It was not possible to measure the efficiency by conventional tests (eg. PHU) because the owners did not allow intrusions. me owners had an idea of total daily fuel consumption, but not for each stove (no hotel had less than two stoves). m e efficiencies were assessed by noting the temperature rise of water (placed in a pan appropriate to the stove size) for 2 minutes. The input was determined by a rough figure of firewood consumption per day as reported by the operator.
The following sections refer to woodstoves, as these were the majority. The problems of charcoal and husk burning stoves are similar.
Pollution and Inconvenience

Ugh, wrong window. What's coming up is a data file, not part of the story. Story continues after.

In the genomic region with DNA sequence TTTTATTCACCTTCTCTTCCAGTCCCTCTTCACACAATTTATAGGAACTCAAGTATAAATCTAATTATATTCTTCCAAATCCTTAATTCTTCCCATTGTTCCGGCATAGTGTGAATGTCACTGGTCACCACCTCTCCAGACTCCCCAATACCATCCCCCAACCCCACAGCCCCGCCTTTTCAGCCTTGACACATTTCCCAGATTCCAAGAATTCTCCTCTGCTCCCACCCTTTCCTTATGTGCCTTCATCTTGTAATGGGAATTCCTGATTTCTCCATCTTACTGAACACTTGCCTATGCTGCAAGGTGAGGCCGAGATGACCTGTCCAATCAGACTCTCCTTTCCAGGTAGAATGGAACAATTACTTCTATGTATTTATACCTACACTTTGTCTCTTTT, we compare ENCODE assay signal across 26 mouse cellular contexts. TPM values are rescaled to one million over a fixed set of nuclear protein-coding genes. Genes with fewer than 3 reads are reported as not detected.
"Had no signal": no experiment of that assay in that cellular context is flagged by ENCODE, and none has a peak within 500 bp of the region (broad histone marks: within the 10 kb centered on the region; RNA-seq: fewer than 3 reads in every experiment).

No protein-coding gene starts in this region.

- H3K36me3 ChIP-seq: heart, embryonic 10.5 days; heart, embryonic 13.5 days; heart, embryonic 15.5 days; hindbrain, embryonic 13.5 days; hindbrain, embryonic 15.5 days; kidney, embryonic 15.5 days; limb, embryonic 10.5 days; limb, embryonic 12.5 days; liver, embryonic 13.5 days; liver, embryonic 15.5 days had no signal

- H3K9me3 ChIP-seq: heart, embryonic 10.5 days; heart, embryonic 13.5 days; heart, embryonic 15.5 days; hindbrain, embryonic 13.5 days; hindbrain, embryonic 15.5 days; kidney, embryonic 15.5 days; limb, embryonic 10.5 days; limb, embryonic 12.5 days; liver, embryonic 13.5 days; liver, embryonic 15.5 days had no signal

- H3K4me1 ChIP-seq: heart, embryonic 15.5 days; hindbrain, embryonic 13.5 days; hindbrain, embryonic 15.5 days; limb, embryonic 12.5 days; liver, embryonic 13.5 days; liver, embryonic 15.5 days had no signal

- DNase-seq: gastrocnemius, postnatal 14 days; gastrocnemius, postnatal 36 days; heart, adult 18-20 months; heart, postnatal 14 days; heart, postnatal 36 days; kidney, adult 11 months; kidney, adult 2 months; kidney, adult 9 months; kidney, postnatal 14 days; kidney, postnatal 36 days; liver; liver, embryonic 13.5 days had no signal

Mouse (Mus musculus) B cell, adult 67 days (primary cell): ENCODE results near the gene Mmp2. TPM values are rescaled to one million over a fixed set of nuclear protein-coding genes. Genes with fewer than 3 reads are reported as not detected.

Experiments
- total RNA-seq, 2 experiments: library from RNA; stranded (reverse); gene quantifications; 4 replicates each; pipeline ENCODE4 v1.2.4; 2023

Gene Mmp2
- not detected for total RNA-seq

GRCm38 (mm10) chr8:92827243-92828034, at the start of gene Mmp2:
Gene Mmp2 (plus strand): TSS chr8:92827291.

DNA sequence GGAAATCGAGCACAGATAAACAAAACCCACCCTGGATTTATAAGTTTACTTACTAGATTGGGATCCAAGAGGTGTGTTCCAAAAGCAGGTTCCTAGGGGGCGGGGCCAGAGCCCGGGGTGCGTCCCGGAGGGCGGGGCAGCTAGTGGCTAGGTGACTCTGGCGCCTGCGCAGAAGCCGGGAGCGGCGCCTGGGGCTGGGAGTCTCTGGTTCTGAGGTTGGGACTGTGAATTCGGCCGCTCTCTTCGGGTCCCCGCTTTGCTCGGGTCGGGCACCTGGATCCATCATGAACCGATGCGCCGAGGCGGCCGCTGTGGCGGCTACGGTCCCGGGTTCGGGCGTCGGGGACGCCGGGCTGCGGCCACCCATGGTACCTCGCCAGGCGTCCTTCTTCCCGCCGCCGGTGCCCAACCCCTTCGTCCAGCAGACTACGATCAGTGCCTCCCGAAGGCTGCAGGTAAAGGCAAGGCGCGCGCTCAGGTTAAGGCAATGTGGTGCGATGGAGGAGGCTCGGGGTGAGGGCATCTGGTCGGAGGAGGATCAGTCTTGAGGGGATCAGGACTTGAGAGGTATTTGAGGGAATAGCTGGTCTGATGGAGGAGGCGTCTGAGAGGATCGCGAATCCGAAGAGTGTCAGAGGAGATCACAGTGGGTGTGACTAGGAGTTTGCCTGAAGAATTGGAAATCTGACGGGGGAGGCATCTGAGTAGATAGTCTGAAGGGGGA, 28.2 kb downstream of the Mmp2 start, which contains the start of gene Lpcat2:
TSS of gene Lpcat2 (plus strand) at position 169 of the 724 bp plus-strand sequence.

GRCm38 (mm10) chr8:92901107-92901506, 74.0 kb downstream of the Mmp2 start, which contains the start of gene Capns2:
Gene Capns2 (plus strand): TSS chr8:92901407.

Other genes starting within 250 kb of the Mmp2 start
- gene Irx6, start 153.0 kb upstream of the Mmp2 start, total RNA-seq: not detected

Some of the problems found were
1. Stoves were often located at ground level, so that the cooks had to bend down to place and remove vessels, collect ash, control the fire, and feed fuel.
2. No chimney, instead, vessel mounts are used and smoke enters the room causing irritation to eyes and lung problems for operators.
3. Stoves located in rooms so small that there is hardly any circulation of fresh air.
4. Exhaust fans or ventilators are not installed in some hotels.
5. Fuel feed openings too big in most stoves, the radiation causing uncomfortably hot conditions to the workers.
6. Where vessel mounts are used, it also causes uncomfortable heat and releases carbon monoxide.
7. The vessel mounts also result in a greater area of vessel getting exposed to the air cooled flame, causing soot deposition.
Life and Repairs
1. Use of non-fire resistant materials, improperly tamped materials, non-optimum proportions of constituents of bonding materials, lack of sufficient curing of the structure before use.